Although Spain has a higher proportion of doctors per head of population than most other European countries, the distribution is uneven, and some specialties have shortages, a report from the Organización Médica Colegial says.
Juan José Rodríguez Sendín, secretary general of the college, which represents all Spain’s registered doctors, said, “The problem is not one of supply, but of unregulated, unforeseen, or unplanned demand influenced by the intervention of many factors of variable importance, such as population, human resource policies of the Spanish Ministry of Health, and planning.
“There is only an occasional lack of doctors in Spain in certain specialties, provinces, and departments. It is more correct to talk about maldistribution rather than a real lack of doctors. The professionals we have in Spain are not well distributed according to the needs of each community.”
According to the report, which compared data throughout member countries of the Organisation for Economic Cooperation and Development (OECD), in 2005 Spain had an average of 380 practising doctors per 100000 inhabitants, and the OECD average was 300. The number of practising doctors per 100000 inhabitants was higher in only Greece, Belgium, and Italy.
Figures from the Organización Médica Colegial show that the number of registered doctors under 65 per 100000 inhabitants for 2007 was 415, higher than the OECD figure for 2005 (possibly because not all registered doctors are practising medicine). The distribution varied from areas with many doctors, such as Aragon, in northeast Spain (534 per 100000), and Madrid (499 per 100000), to areas unpopular with doctors, such as the autonomous community of Melilla, a Spanish city on the Mediterranean coast of Africa, with only 284 doctors per 100000.
A report released in March 2007 by the Spanish Ministry of Health pointed out a lack of GPs, anaesthetists, radiologists, general surgeons, and paediatricians.
The new report outlines some measures to tackle the problem. One entails the creation of a register of the number and distribution of specialist doctors in the country to improve staff planning.
The report also says that the government must try to increase the number of younger doctors in Spain because about half the Spanish medical workforce is older than 45, and about 59000 doctors, out of a total medical workforce of 203000, are expected to retire between 2016 and 2026.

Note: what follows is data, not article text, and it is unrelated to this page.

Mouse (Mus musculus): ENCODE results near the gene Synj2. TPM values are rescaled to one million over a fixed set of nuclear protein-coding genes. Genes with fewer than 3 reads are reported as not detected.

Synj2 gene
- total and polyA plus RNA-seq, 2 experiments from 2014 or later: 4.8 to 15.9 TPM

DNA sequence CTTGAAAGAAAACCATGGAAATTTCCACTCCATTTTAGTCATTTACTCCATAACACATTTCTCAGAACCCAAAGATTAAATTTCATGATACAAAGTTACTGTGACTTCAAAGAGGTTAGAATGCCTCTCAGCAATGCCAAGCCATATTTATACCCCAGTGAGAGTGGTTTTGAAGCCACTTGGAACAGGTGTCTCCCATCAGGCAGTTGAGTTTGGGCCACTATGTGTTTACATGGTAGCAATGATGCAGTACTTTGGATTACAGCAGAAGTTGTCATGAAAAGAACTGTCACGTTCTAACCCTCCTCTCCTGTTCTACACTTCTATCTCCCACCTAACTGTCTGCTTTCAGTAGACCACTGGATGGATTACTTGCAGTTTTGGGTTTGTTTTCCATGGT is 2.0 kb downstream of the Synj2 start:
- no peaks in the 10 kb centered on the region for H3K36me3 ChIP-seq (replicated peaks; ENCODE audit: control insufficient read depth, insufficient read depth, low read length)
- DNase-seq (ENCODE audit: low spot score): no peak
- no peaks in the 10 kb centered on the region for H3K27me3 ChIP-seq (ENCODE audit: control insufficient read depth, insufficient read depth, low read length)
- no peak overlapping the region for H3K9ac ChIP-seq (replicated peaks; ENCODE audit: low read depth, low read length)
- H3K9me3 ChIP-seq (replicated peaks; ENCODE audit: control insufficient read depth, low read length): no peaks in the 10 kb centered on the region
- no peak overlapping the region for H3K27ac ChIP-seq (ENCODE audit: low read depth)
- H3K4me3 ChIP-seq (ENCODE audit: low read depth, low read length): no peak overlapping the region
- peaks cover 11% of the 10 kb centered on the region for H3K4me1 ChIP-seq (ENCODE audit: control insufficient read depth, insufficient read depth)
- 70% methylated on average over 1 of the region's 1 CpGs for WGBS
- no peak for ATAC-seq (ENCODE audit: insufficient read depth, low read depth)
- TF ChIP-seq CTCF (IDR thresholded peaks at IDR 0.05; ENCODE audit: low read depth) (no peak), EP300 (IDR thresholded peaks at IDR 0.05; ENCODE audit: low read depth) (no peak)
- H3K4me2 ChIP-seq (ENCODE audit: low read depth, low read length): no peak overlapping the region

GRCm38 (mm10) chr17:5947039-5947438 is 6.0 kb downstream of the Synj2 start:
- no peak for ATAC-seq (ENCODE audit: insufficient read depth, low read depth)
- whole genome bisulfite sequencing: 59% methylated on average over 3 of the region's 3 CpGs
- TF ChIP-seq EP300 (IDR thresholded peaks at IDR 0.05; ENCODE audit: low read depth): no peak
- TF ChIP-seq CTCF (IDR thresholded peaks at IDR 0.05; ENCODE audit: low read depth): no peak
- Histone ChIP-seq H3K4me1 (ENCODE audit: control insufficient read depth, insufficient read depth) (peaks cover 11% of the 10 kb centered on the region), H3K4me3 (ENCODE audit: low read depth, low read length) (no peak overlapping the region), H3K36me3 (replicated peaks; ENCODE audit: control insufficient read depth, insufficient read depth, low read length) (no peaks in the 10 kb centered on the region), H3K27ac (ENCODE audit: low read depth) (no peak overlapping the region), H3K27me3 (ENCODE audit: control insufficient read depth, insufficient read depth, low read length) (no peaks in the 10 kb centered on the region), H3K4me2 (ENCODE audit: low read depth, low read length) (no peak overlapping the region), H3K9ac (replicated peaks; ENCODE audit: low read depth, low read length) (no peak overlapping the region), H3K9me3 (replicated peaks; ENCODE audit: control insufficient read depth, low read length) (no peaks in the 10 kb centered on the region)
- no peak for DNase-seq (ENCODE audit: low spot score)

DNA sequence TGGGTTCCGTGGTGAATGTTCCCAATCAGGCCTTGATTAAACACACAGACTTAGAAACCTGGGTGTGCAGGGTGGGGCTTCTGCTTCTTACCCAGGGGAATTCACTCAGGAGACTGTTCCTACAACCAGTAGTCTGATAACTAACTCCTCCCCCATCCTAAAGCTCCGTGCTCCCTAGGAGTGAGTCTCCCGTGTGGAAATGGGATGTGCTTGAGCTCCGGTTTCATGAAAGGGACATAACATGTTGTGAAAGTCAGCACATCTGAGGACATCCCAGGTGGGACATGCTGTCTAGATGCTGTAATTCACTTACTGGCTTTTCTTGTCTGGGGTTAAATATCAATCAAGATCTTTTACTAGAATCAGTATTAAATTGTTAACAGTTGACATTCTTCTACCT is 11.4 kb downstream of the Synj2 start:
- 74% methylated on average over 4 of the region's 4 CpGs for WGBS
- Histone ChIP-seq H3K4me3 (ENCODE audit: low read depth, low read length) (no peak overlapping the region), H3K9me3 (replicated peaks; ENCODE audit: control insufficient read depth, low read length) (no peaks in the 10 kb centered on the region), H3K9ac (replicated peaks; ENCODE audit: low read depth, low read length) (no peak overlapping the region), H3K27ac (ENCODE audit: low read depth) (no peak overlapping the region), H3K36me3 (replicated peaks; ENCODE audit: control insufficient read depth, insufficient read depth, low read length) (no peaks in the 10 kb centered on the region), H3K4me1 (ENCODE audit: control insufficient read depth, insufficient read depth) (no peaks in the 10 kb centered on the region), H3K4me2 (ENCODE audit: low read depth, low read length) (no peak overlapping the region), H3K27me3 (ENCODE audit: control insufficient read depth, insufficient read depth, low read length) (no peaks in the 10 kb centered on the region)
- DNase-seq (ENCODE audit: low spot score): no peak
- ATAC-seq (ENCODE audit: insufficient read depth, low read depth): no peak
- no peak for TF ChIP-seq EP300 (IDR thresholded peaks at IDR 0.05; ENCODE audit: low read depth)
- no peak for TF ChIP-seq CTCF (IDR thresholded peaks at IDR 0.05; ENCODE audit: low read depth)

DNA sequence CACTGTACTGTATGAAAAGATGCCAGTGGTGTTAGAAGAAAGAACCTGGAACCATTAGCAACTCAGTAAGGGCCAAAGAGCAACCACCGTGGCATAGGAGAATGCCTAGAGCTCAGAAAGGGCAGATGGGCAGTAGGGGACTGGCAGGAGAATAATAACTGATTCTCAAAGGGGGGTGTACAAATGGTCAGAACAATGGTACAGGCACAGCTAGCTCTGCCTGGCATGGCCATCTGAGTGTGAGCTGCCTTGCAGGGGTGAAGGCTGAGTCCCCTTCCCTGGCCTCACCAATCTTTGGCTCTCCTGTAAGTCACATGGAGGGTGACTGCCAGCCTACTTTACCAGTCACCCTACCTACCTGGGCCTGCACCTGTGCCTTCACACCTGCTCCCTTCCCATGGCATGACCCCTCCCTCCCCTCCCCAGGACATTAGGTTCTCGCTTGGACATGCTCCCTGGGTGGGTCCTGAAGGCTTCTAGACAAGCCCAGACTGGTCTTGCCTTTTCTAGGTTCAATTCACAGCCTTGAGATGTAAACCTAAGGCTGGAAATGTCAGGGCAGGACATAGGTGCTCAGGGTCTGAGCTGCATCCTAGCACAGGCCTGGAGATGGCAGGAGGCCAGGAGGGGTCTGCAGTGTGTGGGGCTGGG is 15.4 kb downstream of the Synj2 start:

Also, the number of undergraduate admissions to medical schools and postgraduate training posts needs to be regulated according to the type of doctors that are needed, which is not happening at present.
The college says that an indiscriminate increase in the number of undergraduate and postgraduate specialty training placements could worsen the situation.
The report calls for measures to discourage the migration of Spanish doctors through the creation of incentives for doctors willing to practice in rural and less appealing areas. About a quarter of qualified Spanish doctors work abroad, with Portugal and the United Kingdom the most preferred locations.
Because of the rigidity of the internal labour market of each of Spain’s 17 autonomous communities (each with its own health authority) and of the Spanish national health service, internal mobility is limited, and so many doctors are lured by the prospects of the accessibility of the external labour market because medical degrees from member countries of the European Union are automatically recognised.
Enrique Gávilan, a Spanish academic GP and head of the young GPs’ section of the Spanish Society of Family and Community Medicine (Sociedad de Medicina Familiar y Comunitária), told the BMJ: “If you ask Spanish doctors who have gone abroad, the most usual feeling is the working conditions are not very attractive in Spain. There should be incentives to work not only in rural areas but also in the country in general. Incentives mean stable contracts, worthy working conditions, and respect for the training period of junior doctors undergoing specialist training.”